The overwhelming support for the bill — critical because a two-thirds majority prevented opponents from suspending the law with a petition to refer it to voters — prompted Fargo Democrat John Schneider to channel his inner T.S. Eliot and muse: “Like all momentous things that the Legislature decides after decades of discussion, it does not pass with a bang but more with a whimper.”
In a less poetic episode, Rick Berg (then a West Fargo legislator, now a member of Congress), in his “enthusiasm to see the vote” on the bill, failed to record his vote for repeal, instead pressing the button that summoned a page.
West Acres chief executive Brad Schlossman remembers helping his father William make the case for repeal. He remembers emotions running high and the increasingly confounding judicial rulings — “You can buy all the food you want but you can’t buy tinfoil,” as he puts it.
Mostly, he says, “I remember just how long it took. It’s easy to forget now that we’ve been operating this way for 20 years.”
Schlossman said it probably makes sense to revisit the remaining restrictions of the law, but added that further repeal wouldn’t change much at West Acres: “If it were unrestricted, we may open at 11 a.m. instead of 12,” he said.
Indeed, further easing Sunday restrictions remains on the legislative agenda of the North Dakota Chamber of Commerce. Andy Peterson, the Chamber’s president, said the group favors loosening Sunday hours “for businesses that choose to open.”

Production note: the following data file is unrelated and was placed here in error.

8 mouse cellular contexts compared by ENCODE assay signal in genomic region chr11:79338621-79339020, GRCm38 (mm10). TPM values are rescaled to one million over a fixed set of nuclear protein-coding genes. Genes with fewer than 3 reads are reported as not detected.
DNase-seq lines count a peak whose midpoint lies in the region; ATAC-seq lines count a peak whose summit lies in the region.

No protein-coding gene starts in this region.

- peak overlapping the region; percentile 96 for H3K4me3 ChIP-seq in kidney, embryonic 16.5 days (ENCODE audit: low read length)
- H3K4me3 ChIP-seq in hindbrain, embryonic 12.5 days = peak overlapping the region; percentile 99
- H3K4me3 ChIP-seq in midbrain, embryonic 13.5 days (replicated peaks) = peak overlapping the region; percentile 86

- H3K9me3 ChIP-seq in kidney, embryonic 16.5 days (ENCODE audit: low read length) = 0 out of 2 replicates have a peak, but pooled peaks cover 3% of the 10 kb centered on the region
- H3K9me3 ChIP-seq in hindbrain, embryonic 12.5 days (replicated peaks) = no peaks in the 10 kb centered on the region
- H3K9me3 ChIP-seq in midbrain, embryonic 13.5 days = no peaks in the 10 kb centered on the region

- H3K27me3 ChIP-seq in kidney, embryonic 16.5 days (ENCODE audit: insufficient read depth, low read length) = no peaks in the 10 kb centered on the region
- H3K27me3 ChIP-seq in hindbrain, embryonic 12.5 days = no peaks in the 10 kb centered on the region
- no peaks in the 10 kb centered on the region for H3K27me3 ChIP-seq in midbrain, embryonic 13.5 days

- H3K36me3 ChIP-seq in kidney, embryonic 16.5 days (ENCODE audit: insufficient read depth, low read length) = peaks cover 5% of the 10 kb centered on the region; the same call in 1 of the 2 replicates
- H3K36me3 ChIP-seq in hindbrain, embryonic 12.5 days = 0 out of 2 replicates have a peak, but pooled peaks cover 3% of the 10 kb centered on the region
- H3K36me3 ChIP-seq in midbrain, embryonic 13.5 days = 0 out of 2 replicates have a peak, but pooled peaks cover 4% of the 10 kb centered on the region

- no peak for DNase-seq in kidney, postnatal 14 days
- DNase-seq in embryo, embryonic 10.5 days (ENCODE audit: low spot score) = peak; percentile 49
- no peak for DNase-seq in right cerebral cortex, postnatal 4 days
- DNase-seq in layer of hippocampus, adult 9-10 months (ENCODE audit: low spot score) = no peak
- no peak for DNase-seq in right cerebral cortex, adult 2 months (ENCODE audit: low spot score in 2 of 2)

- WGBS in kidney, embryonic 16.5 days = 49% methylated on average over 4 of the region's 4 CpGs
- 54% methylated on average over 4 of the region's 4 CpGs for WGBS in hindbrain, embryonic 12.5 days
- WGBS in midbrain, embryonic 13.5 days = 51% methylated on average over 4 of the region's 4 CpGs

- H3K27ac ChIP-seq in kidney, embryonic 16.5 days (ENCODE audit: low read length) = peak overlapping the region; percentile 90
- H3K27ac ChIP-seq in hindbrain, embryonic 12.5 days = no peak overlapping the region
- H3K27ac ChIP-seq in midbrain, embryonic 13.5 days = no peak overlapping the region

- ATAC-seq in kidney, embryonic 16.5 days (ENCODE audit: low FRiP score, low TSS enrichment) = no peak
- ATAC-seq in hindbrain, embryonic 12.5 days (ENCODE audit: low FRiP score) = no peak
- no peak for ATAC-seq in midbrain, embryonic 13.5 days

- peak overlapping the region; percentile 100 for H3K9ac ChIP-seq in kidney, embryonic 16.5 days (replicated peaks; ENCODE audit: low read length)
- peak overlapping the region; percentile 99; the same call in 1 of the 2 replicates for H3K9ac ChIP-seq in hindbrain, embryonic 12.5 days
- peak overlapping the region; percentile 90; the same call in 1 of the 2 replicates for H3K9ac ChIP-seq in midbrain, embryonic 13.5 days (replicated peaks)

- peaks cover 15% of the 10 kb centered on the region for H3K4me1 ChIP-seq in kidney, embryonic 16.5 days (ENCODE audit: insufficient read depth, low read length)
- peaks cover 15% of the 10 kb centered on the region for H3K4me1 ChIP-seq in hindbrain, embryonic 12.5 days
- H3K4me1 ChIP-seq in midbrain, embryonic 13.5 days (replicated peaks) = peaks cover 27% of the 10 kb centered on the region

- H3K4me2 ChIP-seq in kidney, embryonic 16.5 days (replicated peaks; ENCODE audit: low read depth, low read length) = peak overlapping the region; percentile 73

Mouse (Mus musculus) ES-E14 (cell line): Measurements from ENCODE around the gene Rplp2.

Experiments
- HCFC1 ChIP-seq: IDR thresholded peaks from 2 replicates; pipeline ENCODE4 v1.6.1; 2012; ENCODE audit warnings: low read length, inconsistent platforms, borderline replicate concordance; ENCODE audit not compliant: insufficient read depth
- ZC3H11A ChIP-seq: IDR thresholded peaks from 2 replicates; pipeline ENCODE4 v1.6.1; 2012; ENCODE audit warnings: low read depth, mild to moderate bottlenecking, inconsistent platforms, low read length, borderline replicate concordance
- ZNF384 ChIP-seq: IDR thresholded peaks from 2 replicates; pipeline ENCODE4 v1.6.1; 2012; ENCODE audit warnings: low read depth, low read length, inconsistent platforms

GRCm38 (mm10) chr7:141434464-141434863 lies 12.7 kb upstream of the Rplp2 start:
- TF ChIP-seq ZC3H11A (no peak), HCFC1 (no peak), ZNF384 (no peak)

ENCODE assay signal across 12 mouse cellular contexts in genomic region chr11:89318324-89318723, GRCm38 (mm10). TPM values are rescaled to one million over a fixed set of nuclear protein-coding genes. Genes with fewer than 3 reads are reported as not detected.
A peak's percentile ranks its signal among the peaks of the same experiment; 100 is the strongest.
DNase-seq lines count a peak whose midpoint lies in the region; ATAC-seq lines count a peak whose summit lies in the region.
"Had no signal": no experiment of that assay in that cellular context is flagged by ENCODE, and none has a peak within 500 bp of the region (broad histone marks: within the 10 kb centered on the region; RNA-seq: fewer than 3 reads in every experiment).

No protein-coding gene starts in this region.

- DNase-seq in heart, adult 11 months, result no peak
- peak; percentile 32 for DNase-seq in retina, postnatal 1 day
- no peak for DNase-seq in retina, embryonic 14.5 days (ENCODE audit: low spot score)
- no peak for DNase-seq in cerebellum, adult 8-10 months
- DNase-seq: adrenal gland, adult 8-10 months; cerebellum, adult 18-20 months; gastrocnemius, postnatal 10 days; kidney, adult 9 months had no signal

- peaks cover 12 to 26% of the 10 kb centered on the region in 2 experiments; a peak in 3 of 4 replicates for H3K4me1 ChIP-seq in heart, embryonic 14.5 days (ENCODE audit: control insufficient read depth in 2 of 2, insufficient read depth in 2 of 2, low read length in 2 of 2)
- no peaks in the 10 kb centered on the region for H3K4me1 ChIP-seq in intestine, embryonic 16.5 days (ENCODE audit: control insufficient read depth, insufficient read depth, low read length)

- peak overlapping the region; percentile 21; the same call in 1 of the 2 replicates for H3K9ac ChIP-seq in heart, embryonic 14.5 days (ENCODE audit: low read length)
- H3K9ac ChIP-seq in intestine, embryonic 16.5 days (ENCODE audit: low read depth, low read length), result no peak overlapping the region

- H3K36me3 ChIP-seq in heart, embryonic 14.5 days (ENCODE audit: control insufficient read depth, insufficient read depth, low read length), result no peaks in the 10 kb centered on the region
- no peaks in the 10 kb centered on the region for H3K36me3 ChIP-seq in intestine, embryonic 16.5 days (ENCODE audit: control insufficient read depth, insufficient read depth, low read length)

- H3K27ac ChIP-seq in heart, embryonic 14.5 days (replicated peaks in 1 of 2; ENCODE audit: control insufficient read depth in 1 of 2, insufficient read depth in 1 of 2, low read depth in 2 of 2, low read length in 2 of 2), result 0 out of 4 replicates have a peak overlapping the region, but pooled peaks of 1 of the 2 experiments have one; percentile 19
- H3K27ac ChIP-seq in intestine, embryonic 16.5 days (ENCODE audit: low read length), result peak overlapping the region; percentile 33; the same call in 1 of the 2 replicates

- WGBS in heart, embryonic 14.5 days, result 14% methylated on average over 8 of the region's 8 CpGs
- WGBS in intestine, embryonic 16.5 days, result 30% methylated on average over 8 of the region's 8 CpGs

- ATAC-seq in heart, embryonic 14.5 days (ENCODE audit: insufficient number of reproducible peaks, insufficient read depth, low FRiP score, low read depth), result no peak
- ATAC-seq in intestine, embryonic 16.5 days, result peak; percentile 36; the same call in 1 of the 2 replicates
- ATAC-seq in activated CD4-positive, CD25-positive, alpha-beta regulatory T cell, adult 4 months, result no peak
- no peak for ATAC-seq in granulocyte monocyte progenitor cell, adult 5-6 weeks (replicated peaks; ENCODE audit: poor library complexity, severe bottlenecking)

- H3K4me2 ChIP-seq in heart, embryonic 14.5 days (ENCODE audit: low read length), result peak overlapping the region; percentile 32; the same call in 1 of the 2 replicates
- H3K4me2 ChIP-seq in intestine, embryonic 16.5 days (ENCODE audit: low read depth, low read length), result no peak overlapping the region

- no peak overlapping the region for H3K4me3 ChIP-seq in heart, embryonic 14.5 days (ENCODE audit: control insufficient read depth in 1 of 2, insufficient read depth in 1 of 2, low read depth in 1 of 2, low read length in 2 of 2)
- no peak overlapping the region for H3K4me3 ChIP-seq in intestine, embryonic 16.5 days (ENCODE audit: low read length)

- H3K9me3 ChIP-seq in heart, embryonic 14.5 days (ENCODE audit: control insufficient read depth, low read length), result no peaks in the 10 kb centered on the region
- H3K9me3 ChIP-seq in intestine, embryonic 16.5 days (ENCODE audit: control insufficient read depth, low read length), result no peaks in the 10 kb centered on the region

He said the Chamber isn’t looking to change car shopping or liquor laws, which still carry Sunday restrictions.
Jeff Delzer, an Underwood state congressman who was a rookie legislator in 1990, is one of four current lawmakers who voted against repeal. He says he did so because his constituents objected to Sunday opening for social and religious reasons.
“At that particular time, the majority of them did not want to do it,” he said.
It’s hard to pin down the precise impact of repeal. Taxable sales in the first quarter of 1992 were up 8 percent statewide over the first quarter of the year before — a gain that would translate to perhaps $40 million in annual retail sales today. Schlossman said Sunday isn’t the most important day at West Acres, “but it’s a very productive day.”
It’s hard to make the case that repeal destroyed family and church life in the dramatic fashion opponents suggested it would. But former governor Sinner — still a Sunday shopping advocate — cautioned that it’s too early to gauge the full impact of repeal.
“I don’t know if we really know the effects yet,” he said. “It’s too early to understand societal changes.”
And Chester Reiten, the former legislator who fought tooth and nail to keep stores closed on Sundays, says he believes the change has hastened a migration to urban areas and the demise of small rural towns.
“We probably couldn’t have stopped it,” Reiten said, with a note of resignation. “It was a way of life that disappeared, and it won’t come back.”
Eccher is a reporter at The Forum of Fargo-Moorhead, which is owned by Forum Communications Co.